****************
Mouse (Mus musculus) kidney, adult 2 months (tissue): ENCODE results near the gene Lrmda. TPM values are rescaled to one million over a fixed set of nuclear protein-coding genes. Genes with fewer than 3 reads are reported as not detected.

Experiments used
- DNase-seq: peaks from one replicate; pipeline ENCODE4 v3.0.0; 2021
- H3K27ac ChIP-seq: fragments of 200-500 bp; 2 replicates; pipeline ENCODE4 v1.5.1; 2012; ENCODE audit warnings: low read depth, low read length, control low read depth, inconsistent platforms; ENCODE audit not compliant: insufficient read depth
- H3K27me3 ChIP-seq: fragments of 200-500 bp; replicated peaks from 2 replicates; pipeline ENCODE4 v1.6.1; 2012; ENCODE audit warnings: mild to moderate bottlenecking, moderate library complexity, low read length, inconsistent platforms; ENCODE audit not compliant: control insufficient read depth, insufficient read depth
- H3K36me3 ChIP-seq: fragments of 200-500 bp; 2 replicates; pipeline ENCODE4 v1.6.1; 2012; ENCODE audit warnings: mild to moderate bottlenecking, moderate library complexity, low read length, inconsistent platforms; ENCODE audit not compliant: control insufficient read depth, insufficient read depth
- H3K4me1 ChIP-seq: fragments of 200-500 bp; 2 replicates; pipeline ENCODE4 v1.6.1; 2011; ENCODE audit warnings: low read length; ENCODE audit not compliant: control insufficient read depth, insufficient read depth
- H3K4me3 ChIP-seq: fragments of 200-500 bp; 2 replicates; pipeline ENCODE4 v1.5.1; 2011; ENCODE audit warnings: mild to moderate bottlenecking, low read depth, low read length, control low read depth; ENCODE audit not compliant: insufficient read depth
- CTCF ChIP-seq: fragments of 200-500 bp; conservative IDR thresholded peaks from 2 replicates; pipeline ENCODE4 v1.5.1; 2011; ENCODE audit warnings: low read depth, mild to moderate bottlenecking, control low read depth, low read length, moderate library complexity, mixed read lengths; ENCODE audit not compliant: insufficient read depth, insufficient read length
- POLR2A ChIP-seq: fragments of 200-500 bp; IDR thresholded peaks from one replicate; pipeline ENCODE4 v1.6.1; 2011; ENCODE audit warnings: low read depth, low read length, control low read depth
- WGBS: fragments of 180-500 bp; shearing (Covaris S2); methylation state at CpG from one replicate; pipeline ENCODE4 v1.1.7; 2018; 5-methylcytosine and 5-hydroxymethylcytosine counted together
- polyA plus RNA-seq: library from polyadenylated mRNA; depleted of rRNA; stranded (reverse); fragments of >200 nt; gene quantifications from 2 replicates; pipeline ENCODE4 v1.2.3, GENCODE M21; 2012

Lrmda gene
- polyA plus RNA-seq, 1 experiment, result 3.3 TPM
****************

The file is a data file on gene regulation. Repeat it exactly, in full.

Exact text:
Mouse (Mus musculus) kidney, adult 2 months (tissue): ENCODE results near the gene Lrmda. TPM values are rescaled to one million over a fixed set of nuclear protein-coding genes. Genes with fewer than 3 reads are reported as not detected.

Experiments used
- DNase-seq: peaks from one replicate; pipeline ENCODE4 v3.0.0; 2021
- H3K27ac ChIP-seq: fragments of 200-500 bp; 2 replicates; pipeline ENCODE4 v1.5.1; 2012; ENCODE audit warnings: low read depth, low read length, control low read depth, inconsistent platforms; ENCODE audit not compliant: insufficient read depth
- H3K27me3 ChIP-seq: fragments of 200-500 bp; replicated peaks from 2 replicates; pipeline ENCODE4 v1.6.1; 2012; ENCODE audit warnings: mild to moderate bottlenecking, moderate library complexity, low read length, inconsistent platforms; ENCODE audit not compliant: control insufficient read depth, insufficient read depth
- H3K36me3 ChIP-seq: fragments of 200-500 bp; 2 replicates; pipeline ENCODE4 v1.6.1; 2012; ENCODE audit warnings: mild to moderate bottlenecking, moderate library complexity, low read length, inconsistent platforms; ENCODE audit not compliant: control insufficient read depth, insufficient read depth
- H3K4me1 ChIP-seq: fragments of 200-500 bp; 2 replicates; pipeline ENCODE4 v1.6.1; 2011; ENCODE audit warnings: low read length; ENCODE audit not compliant: control insufficient read depth, insufficient read depth
- H3K4me3 ChIP-seq: fragments of 200-500 bp; 2 replicates; pipeline ENCODE4 v1.5.1; 2011; ENCODE audit warnings: mild to moderate bottlenecking, low read depth, low read length, control low read depth; ENCODE audit not compliant: insufficient read depth
- CTCF ChIP-seq: fragments of 200-500 bp; conservative IDR thresholded peaks from 2 replicates; pipeline ENCODE4 v1.5.1; 2011; ENCODE audit warnings: low read depth, mild to moderate bottlenecking, control low read depth, low read length, moderate library complexity, mixed read lengths; ENCODE audit not compliant: insufficient read depth, insufficient read length
- POLR2A ChIP-seq: fragments of 200-500 bp; IDR thresholded peaks from one replicate; pipeline ENCODE4 v1.6.1; 2011; ENCODE audit warnings: low read depth, low read length, control low read depth
- WGBS: fragments of 180-500 bp; shearing (Covaris S2); methylation state at CpG from one replicate; pipeline ENCODE4 v1.1.7; 2018; 5-methylcytosine and 5-hydroxymethylcytosine counted together
- polyA plus RNA-seq: library from polyadenylated mRNA; depleted of rRNA; stranded (reverse); fragments of >200 nt; gene quantifications from 2 replicates; pipeline ENCODE4 v1.2.3, GENCODE M21; 2012

Lrmda gene
- polyA plus RNA-seq, 1 experiment, result 3.3 TPM